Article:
Wednesday, March 09, 2022

I see Ezra is still playing sleazy games with domain name registration.


You'd think that, after six years, he might get tired of this kind of unprincipled, childish bullshit. Apparently not.

P.S. If you want to see just the publicly-visible domain names registered by Rebel News' Ezra Levant, well, here you go. And keep in mind, that list does not include any ".ca" domains, so there's a lot more.

P.P.S. Oh, and let us not overlook the domains registered by Rebel News.


RossOwesDay said...

Think you've mused on this issue before, but is this legal? This seems like a type of identity fraud.

RogueNerdOne said...

It's domain squatting because he's not doing anything with it, and the last time it was attached to an actual web page was 4 years ago.

Robert could file a complaint with WIPO, get the domain transferred to him, and make Ezra pay damages.

I'm sure you have a company, and people know you as the CanadianCynic (That's what I've known you as since we first interacted on Twitter years ago. You could easily prove trade usage.

Years ago a client lost a domain to a plastic surgery place in New York. I don't remember the domain name off hand, but my client in Edmonton lost it because while they registered it, they just forwarded it to a different one. It was squatting and something they did on their own.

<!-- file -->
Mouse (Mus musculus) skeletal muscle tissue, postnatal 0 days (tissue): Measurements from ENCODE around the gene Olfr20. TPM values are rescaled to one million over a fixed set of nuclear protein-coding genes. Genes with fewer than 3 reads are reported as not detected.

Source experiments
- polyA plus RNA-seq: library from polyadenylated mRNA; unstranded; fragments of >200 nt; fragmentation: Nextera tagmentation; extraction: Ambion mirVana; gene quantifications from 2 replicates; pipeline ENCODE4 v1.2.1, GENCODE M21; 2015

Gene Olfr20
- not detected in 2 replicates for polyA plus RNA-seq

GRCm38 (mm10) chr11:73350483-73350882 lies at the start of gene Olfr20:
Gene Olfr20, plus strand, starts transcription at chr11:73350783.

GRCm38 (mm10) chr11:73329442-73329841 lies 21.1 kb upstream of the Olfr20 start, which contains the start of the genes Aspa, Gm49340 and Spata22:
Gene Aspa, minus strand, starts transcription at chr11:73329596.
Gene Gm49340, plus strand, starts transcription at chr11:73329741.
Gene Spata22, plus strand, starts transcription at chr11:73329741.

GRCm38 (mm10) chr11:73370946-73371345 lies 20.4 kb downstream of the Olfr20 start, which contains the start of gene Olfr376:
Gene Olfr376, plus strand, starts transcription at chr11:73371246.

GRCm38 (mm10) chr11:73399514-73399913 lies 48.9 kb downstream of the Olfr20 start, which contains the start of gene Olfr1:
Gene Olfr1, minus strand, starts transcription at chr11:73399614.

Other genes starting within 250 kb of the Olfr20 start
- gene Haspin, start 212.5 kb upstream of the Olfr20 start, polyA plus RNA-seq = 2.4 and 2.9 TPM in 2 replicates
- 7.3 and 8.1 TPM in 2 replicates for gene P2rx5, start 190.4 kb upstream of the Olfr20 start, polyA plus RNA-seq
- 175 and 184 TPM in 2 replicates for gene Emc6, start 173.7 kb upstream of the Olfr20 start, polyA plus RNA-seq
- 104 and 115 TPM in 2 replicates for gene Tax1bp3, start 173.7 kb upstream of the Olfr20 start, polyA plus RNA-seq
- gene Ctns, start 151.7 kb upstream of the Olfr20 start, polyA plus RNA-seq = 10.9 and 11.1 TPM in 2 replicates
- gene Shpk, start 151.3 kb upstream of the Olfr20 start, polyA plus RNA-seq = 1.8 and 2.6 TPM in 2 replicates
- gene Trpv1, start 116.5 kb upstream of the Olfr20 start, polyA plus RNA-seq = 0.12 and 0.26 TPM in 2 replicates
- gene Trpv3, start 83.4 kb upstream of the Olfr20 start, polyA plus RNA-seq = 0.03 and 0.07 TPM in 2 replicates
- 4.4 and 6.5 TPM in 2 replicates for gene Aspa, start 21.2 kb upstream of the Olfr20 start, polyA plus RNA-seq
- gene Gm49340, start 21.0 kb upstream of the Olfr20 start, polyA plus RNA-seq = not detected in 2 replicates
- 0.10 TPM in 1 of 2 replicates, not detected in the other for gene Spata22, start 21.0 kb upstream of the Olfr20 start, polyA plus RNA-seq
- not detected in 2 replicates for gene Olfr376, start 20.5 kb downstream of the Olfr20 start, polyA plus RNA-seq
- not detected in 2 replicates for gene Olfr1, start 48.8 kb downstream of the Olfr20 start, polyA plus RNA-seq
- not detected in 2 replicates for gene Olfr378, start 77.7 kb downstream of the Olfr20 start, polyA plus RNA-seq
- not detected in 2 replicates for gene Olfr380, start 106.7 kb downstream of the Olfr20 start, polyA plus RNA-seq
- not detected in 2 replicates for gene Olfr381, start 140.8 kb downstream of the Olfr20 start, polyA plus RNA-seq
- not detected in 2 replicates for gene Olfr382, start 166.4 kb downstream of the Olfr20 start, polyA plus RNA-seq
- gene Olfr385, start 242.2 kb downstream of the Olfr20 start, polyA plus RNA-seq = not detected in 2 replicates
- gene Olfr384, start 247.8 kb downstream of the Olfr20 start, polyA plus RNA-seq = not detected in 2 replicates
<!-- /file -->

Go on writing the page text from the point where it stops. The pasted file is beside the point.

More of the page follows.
We could have fought it, but the costs were astronomical. Ezra won't fight itl he doesn't even use the fucking thing.

I have domains that I don't use public facing. They DO however go to a website to be active. It's easy to recover domains that are idle and idle for a while.

Anonymous said...

I wonder if David Climenhaga knows that the bottom feeding Levant has a domain in his name?

Anonymous said...

It's one thing to squat on a domain, something internet hucksters do to bid off to interested buyers, it's another to redirect it maliciously. It's a very 2-bit effort to drive traffic to a website to inflate visitor counts. Both are from the early days of juvenile desperate SEO and definitely not best practices or anywhere close to legit advertising standards.